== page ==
“Entrepreneurs in the field could also diversify by moving into the popular rebates arena, as they likely have significant amounts of purchase data from their existing daily deal customers,” Catania added.

The emerging information about the dangers of UV tanning has decreased the demand for traditional tanning beds. However, it is possible to stick with the tanning business and remain profitable, said Eric Anderson, CEO ofUnlimited Tan. Switching the focus to spray tanning can increase business and even bring in a whole new clientele that would normally not visit a tanning salon.

“Adding a spray booth or custom spray tanning is a must to adapt to the changing needs of your customer base,” Anderson said. He added that creative marketing and partnerships will keep customers engaged.

Although the teeth-whitening market has been alive and well since the days of the ancient Egyptians and Romans, today’s health-conscious consumers are wary of modern methods like bleaching and laser treatments. Max Robinson, owner of Teeth Whitening Belfast, said he does far less traditional laser teeth whitening than he used to do, because most of his customers are now looking for natural treatments. As a result, he has had to diversify his business, he said.

“We use a lot of coconut oil, charcoal and baking soda, and provide different [whitening] treatments,” Robinson said.

Pokémon Go was without a question the most popular new app this summer. But how many people do you know who still play the game regularly? AJ Saleem, academy director of Suprex Learning Houston, said he expects gaming apps capitalizing on nostalgia to die off in the coming year, if not sooner, because the games eventually lose their popularity (again).

“There are definitely ways to prolong its popularity, such as adding new additions and updating, but eventually the game will die out,” said Saleem. “Those popular games aren’t meant to last forever.”

6 Business Ideas for Artists

Art dealer

Imagine making a living finding beautiful works of art and selling them to art enthusiasts. If you have the money to rent space in a high-traffic area, you can open your own art gallery and assist fellow artists get their work noticed. As with any business, building your reputation and niche can be an uphill battle: You’ll need expert networking and marketing skills to get the word out. Use social media to your advantage to show your work and meet people in the business to build your contacts. Once you establish a good client base, you’ll be rubbing elbows with some of your city’s most prominent artists at your gallery parties and exhibits.

Paint-and-sip franchise owner

If teaching a painting class isn’t your speed, maybe opening a franchise like Painting with a Twist or Pinot’s Palette is. With this trendy business model, participants pay a fee to enjoy a fun and relaxing painting class with their friends while sipping their favorite beverages. Become a franchisee and own your own business, while supporting local artists who can teach the classes.

Custom airbrushing

Whether you work on cars, murals or clothing, there’s a wide range of possibilities for an airbrushing artist. You’ll need to purchase some equipment to get started, like an air compressor, stencil materials, and of course, paints and airbrushes. Airbrushing can be done in a well-ventilated storefront, kiosk or even at home in your garage on a freelance or project basis. You can also create and sell airbrushed paintings online or at local events.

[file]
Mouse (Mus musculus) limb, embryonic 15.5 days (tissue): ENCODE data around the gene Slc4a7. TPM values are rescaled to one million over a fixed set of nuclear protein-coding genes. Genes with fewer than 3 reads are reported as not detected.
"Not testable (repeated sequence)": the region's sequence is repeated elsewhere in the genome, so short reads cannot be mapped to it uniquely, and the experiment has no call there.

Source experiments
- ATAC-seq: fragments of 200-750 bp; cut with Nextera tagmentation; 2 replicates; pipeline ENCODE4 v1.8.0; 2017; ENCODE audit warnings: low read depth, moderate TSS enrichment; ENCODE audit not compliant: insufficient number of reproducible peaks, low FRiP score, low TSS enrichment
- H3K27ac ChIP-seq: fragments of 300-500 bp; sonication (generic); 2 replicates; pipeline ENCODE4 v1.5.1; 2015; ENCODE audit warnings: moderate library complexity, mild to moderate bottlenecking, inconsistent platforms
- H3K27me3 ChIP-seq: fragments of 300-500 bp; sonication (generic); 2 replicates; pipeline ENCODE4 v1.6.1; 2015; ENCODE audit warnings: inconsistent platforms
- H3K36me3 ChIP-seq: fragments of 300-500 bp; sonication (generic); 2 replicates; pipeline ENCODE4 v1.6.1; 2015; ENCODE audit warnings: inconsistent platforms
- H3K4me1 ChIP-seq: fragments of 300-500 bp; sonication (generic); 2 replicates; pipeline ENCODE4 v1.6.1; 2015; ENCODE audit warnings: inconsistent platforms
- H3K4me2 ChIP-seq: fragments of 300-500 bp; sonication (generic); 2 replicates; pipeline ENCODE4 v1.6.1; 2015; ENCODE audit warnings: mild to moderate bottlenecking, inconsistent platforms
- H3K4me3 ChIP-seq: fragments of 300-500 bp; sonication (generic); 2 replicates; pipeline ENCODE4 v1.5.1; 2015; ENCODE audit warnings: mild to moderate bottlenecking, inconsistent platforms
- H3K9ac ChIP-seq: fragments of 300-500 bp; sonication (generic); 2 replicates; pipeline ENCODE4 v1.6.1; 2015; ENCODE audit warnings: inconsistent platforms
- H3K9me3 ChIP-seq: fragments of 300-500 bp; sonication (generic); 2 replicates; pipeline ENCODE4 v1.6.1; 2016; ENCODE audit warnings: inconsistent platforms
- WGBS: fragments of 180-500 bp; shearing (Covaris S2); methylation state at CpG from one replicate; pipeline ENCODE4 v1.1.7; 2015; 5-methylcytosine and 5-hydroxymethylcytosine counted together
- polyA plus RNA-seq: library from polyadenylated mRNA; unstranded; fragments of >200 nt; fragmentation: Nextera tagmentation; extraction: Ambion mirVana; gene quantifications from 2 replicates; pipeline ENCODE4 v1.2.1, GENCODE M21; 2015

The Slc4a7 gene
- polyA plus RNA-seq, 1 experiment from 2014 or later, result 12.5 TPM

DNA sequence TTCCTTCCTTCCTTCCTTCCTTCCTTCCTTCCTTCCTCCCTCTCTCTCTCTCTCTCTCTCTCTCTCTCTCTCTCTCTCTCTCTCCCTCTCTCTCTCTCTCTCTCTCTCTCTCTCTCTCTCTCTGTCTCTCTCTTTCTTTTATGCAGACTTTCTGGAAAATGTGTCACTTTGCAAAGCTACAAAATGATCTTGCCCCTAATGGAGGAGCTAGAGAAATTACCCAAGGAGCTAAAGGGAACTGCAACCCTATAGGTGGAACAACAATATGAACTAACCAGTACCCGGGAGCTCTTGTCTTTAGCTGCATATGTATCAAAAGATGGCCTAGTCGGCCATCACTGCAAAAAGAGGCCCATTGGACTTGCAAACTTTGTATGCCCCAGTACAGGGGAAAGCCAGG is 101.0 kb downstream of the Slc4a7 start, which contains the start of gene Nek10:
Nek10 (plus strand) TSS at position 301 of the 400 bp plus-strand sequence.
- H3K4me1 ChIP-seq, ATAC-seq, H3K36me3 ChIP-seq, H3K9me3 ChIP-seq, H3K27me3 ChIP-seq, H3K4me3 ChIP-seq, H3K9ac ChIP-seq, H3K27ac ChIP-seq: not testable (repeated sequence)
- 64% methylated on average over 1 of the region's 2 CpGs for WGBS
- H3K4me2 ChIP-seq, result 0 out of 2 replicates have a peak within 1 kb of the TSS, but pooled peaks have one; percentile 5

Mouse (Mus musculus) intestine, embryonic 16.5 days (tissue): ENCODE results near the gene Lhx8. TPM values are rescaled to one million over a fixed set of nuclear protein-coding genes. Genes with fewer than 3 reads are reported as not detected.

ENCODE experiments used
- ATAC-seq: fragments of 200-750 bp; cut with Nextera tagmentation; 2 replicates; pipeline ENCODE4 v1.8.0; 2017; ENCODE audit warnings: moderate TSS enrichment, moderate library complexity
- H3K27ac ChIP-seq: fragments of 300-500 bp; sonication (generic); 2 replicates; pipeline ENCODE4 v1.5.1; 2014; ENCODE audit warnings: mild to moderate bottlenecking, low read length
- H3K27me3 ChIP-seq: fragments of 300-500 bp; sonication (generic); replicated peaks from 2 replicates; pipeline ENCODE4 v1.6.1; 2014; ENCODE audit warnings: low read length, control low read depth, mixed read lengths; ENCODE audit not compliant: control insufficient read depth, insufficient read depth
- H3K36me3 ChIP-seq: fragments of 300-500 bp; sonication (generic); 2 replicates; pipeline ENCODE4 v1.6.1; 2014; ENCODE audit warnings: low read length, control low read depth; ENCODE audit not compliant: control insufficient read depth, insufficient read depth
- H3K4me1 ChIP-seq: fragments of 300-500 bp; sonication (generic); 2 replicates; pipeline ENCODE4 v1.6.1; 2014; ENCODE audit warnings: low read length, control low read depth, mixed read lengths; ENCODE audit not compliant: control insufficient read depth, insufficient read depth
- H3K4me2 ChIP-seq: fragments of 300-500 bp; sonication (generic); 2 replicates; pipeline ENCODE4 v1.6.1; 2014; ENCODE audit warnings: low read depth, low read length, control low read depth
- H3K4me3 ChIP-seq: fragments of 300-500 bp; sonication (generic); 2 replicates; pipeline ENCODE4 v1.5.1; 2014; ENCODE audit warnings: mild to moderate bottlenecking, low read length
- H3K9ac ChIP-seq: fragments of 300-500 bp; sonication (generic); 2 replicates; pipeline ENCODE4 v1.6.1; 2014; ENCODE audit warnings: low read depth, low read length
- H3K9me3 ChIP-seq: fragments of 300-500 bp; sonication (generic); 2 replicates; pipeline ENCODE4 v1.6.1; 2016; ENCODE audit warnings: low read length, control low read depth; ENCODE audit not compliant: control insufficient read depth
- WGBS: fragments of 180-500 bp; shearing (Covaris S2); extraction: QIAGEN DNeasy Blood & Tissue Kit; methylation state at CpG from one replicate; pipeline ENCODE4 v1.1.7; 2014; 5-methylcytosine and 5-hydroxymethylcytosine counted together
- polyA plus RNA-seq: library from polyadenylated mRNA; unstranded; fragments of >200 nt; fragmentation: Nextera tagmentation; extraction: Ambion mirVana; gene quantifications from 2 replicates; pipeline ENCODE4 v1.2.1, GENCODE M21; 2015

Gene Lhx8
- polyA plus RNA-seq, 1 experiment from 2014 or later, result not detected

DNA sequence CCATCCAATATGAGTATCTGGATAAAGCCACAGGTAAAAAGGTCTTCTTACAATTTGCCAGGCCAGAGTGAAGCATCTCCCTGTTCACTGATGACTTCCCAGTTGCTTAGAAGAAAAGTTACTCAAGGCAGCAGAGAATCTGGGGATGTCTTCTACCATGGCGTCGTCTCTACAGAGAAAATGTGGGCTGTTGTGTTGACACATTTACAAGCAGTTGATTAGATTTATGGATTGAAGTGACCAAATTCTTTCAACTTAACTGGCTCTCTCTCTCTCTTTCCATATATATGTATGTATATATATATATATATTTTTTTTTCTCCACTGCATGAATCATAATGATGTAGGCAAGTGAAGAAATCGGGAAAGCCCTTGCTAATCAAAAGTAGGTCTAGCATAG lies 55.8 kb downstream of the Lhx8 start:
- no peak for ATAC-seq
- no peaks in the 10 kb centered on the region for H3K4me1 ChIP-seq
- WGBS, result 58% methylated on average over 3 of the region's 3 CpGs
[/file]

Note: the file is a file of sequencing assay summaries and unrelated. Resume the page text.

Caricature artist

No festival or county fair would be complete without a caricaturist to draw fun, unique souvenirs for visitors to take home. With online tutorials like Learn-To-Draw.com, you can learn caricature techniques and begin building a portfolio to display for potential customers. Then check your town or county’s website for local events that have booths available to rent. You can charge by the portrait at these types of events—depending on how quickly you can draw, the earning potential is huge. There are also opportunities to do your work at weddings, Project Graduation parties, fundraisers and a number of community activities. Once you earn a reputation, you can offer a flat rate to be hired.

Makeup artist

A more practical (and far less permanent) way to use people as canvases is becoming a makeup artist. Beauty school isn’t a prerequisite for launching a successful makeup business: All you need is a good reputation and a great knowledge of cosmetics. Since beauty professionals often build their business through client referrals, work on friends and family for free or at a discounted rate at first. Once you have a solid customer base, you can offer competitive rates for updos and makeup for weddings, proms and other special events.

Silk screener

Could you see your artwork on a T-shirt? You can go into the silk-screening business andstart your own clothing line. Startup costs are relatively low if you don’t buy your own printing equipment, and once you build up an inventory, you can sell your clothes through a site like BigCartel.com or on your own website. Matthew Johnson, founder ofSeventh.Ink Shirts and Apparel, reminds aspiring clothing designers that having a unique product and staying engaged with customers are the keys to a successful business.